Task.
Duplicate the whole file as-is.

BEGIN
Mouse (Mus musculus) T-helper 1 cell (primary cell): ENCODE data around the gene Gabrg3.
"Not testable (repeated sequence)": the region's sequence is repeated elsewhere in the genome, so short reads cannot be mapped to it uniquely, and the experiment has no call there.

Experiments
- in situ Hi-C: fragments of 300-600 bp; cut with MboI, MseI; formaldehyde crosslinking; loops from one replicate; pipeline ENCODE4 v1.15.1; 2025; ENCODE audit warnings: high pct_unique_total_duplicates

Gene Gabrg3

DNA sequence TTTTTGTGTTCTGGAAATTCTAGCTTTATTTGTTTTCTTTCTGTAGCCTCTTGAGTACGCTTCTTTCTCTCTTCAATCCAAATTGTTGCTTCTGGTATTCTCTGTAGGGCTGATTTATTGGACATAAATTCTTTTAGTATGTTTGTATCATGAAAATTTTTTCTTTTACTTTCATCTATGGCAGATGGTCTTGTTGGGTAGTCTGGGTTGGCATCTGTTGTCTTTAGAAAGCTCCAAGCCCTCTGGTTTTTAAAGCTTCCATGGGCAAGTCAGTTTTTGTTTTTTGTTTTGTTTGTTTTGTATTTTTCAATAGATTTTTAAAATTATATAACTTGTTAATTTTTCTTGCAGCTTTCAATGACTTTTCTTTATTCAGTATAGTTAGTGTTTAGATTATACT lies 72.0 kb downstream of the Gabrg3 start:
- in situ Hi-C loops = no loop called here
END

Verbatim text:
Mouse (Mus musculus) T-helper 1 cell (primary cell): ENCODE data around the gene Gabrg3.
"Not testable (repeated sequence)": the region's sequence is repeated elsewhere in the genome, so short reads cannot be mapped to it uniquely, and the experiment has no call there.

Experiments
- in situ Hi-C: fragments of 300-600 bp; cut with MboI, MseI; formaldehyde crosslinking; loops from one replicate; pipeline ENCODE4 v1.15.1; 2025; ENCODE audit warnings: high pct_unique_total_duplicates

Gene Gabrg3

DNA sequence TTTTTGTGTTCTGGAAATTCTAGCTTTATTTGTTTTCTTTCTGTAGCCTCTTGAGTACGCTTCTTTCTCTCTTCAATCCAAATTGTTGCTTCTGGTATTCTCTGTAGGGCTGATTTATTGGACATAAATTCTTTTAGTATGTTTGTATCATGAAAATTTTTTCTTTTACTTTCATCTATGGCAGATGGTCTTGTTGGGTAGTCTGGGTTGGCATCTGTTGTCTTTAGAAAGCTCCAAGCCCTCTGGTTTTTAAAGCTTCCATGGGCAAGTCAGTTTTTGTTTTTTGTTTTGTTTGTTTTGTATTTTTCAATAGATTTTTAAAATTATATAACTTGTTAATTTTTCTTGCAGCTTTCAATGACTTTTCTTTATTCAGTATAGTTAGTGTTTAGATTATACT lies 72.0 kb downstream of the Gabrg3 start:
- in situ Hi-C loops = no loop called here